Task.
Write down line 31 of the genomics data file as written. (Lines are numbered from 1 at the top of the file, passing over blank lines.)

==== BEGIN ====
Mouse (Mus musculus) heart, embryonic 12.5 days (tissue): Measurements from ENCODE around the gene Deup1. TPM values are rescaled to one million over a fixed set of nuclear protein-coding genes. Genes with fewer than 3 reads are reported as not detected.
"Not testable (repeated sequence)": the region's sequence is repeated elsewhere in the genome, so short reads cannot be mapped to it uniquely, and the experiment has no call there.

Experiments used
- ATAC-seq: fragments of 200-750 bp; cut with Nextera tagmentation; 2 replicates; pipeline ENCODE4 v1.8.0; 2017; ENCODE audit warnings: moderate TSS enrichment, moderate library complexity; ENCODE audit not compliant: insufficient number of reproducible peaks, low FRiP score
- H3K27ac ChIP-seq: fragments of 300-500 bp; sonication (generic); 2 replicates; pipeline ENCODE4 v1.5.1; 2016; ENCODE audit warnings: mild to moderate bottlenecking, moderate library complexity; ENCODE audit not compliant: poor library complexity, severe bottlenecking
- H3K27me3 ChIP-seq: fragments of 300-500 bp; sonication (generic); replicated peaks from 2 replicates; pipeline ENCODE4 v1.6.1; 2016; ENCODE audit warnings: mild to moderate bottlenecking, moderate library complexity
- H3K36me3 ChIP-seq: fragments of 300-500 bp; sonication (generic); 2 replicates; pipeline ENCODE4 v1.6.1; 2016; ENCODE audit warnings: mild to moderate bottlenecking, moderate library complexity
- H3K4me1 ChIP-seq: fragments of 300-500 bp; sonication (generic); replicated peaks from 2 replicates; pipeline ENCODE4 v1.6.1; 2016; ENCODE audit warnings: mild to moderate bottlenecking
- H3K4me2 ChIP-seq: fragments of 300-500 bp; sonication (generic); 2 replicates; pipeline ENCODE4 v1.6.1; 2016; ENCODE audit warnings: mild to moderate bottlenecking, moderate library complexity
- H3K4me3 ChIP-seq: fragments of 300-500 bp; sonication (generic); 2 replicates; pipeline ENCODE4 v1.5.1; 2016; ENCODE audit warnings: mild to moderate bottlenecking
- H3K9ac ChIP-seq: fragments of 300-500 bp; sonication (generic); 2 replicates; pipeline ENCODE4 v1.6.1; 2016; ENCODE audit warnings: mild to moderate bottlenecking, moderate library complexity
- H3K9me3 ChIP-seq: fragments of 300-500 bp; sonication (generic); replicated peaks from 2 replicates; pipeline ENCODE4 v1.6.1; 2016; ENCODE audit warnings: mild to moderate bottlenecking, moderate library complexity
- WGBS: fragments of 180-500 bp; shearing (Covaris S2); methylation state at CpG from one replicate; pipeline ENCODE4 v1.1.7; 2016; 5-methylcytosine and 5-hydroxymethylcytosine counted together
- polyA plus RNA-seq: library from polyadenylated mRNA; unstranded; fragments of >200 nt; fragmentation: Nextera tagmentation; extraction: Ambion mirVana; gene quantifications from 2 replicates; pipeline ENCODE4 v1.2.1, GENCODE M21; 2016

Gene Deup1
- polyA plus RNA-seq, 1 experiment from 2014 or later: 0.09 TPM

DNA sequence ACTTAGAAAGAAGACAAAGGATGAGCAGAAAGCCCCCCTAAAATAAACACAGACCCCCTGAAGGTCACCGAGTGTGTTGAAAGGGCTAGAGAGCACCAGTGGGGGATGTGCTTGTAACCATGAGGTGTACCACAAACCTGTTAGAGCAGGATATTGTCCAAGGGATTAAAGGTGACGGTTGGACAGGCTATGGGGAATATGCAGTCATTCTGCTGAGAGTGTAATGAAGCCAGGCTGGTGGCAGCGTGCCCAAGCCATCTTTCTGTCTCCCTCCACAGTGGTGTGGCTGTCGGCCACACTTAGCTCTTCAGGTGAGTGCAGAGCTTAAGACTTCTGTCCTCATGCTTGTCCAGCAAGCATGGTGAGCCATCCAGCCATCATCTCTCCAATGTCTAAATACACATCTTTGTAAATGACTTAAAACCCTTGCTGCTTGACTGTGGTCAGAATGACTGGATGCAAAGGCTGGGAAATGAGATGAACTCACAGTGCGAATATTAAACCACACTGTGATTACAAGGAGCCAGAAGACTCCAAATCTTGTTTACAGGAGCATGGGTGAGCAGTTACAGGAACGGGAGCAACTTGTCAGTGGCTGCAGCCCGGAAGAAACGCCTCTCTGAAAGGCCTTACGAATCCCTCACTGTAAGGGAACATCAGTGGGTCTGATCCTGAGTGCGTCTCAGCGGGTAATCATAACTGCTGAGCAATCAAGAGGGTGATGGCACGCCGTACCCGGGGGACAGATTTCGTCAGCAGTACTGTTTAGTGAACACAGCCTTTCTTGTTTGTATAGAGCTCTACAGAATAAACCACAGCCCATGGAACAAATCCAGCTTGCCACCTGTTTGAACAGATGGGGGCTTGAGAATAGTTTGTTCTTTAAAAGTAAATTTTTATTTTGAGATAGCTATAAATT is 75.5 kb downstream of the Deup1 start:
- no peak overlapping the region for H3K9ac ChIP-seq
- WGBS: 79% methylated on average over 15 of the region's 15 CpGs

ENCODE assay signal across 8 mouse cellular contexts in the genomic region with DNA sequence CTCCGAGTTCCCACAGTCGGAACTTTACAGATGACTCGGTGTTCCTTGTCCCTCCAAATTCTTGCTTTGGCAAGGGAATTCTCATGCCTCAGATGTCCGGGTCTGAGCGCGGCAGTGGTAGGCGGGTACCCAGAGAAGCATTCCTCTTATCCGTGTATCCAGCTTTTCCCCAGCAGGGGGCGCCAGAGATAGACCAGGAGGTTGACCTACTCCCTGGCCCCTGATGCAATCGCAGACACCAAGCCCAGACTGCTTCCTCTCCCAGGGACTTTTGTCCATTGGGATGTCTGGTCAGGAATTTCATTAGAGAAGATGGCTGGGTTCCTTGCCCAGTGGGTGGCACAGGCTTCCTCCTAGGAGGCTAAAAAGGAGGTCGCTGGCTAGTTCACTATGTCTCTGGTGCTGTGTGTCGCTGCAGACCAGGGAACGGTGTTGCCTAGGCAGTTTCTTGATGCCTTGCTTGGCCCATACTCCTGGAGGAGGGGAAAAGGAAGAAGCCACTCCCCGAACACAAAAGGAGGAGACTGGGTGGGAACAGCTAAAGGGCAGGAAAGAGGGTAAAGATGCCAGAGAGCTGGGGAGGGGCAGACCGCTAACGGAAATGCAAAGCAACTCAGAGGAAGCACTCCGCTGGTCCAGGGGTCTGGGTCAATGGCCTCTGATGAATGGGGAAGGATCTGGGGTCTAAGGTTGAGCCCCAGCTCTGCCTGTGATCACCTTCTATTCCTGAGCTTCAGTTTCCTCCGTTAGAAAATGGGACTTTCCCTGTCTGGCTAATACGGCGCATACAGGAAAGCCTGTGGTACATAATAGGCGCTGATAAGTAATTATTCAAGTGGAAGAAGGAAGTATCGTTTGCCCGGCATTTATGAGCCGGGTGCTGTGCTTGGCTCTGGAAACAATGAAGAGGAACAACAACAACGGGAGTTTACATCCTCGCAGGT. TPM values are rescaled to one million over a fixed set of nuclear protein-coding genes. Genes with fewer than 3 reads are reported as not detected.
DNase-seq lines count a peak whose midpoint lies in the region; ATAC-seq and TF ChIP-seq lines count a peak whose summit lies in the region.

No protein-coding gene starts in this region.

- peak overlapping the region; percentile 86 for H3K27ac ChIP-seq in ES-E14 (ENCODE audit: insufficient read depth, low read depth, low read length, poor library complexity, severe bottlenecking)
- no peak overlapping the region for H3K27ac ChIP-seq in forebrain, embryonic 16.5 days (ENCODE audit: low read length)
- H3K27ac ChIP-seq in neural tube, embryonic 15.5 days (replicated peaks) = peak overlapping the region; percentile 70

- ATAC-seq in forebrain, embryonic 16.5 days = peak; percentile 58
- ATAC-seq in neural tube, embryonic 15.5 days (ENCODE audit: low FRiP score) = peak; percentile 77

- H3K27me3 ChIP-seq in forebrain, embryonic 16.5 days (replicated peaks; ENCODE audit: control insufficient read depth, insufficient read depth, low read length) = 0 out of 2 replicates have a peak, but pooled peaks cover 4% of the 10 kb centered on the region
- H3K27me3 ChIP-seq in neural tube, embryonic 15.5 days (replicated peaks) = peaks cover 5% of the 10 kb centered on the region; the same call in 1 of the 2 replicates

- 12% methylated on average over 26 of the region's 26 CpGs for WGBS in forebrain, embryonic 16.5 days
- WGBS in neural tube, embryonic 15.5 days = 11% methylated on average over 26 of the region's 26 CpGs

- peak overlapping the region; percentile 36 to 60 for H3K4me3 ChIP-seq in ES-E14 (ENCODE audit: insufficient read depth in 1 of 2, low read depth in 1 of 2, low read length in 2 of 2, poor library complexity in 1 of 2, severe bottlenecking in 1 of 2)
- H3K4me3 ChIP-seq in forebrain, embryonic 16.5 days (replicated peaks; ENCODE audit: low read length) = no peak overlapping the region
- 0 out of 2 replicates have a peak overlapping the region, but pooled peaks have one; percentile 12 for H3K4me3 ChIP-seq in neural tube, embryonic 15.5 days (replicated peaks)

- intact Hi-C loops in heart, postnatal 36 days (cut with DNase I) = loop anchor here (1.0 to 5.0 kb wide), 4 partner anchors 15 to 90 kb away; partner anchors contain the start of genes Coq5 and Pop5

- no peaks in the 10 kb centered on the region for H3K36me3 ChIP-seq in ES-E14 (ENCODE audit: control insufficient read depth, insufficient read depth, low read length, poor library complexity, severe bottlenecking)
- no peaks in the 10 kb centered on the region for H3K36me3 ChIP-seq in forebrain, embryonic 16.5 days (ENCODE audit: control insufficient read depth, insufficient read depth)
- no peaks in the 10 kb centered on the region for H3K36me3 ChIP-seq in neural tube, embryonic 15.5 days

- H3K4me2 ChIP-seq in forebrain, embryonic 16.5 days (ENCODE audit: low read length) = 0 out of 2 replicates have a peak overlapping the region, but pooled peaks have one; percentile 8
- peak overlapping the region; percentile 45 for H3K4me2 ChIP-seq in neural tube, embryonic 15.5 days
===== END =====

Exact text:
- WGBS in neural tube, embryonic 15.5 days = 11% methylated on average over 26 of the region's 26 CpGs